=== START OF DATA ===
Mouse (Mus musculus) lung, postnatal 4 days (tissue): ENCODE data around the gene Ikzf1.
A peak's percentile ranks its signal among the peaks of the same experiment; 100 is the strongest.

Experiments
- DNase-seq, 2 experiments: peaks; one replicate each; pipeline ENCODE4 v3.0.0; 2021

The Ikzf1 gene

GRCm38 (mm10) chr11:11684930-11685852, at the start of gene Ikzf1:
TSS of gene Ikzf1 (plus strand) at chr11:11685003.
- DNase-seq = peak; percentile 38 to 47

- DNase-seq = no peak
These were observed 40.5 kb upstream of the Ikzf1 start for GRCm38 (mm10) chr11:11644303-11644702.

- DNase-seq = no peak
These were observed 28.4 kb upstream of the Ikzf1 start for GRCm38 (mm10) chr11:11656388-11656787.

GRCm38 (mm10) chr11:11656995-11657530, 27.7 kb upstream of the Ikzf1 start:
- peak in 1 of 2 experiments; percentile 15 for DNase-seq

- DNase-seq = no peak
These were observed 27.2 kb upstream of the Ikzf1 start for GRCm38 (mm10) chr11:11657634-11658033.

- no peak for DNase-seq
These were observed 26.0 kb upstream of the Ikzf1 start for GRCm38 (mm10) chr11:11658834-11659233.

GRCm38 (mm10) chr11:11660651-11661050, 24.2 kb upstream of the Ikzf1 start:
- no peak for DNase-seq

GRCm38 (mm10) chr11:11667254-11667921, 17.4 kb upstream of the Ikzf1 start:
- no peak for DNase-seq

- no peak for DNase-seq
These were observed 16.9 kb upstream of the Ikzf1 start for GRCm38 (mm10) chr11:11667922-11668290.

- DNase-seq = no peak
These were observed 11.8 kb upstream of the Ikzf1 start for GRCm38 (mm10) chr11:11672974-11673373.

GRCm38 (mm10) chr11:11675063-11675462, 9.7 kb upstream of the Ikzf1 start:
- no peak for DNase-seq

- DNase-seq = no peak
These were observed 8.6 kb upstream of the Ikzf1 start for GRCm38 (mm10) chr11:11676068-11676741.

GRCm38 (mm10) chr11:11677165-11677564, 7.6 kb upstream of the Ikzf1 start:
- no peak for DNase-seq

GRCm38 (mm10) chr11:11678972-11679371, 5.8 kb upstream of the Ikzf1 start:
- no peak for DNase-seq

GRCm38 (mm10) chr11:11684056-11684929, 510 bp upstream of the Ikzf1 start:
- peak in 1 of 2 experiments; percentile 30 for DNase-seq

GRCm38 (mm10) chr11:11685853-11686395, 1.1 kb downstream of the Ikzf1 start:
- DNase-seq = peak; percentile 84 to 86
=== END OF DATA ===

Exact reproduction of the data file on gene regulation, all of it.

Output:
Mouse (Mus musculus) lung, postnatal 4 days (tissue): ENCODE data around the gene Ikzf1.
A peak's percentile ranks its signal among the peaks of the same experiment; 100 is the strongest.

Experiments
- DNase-seq, 2 experiments: peaks; one replicate each; pipeline ENCODE4 v3.0.0; 2021

The Ikzf1 gene

GRCm38 (mm10) chr11:11684930-11685852, at the start of gene Ikzf1:
TSS of gene Ikzf1 (plus strand) at chr11:11685003.
- DNase-seq = peak; percentile 38 to 47

- DNase-seq = no peak
These were observed 40.5 kb upstream of the Ikzf1 start for GRCm38 (mm10) chr11:11644303-11644702.

- DNase-seq = no peak
These were observed 28.4 kb upstream of the Ikzf1 start for GRCm38 (mm10) chr11:11656388-11656787.

GRCm38 (mm10) chr11:11656995-11657530, 27.7 kb upstream of the Ikzf1 start:
- peak in 1 of 2 experiments; percentile 15 for DNase-seq

- DNase-seq = no peak
These were observed 27.2 kb upstream of the Ikzf1 start for GRCm38 (mm10) chr11:11657634-11658033.

- no peak for DNase-seq
These were observed 26.0 kb upstream of the Ikzf1 start for GRCm38 (mm10) chr11:11658834-11659233.

GRCm38 (mm10) chr11:11660651-11661050, 24.2 kb upstream of the Ikzf1 start:
- no peak for DNase-seq

GRCm38 (mm10) chr11:11667254-11667921, 17.4 kb upstream of the Ikzf1 start:
- no peak for DNase-seq

- no peak for DNase-seq
These were observed 16.9 kb upstream of the Ikzf1 start for GRCm38 (mm10) chr11:11667922-11668290.

- DNase-seq = no peak
These were observed 11.8 kb upstream of the Ikzf1 start for GRCm38 (mm10) chr11:11672974-11673373.

GRCm38 (mm10) chr11:11675063-11675462, 9.7 kb upstream of the Ikzf1 start:
- no peak for DNase-seq

- DNase-seq = no peak
These were observed 8.6 kb upstream of the Ikzf1 start for GRCm38 (mm10) chr11:11676068-11676741.

GRCm38 (mm10) chr11:11677165-11677564, 7.6 kb upstream of the Ikzf1 start:
- no peak for DNase-seq

GRCm38 (mm10) chr11:11678972-11679371, 5.8 kb upstream of the Ikzf1 start:
- no peak for DNase-seq

GRCm38 (mm10) chr11:11684056-11684929, 510 bp upstream of the Ikzf1 start:
- peak in 1 of 2 experiments; percentile 30 for DNase-seq

GRCm38 (mm10) chr11:11685853-11686395, 1.1 kb downstream of the Ikzf1 start:
- DNase-seq = peak; percentile 84 to 86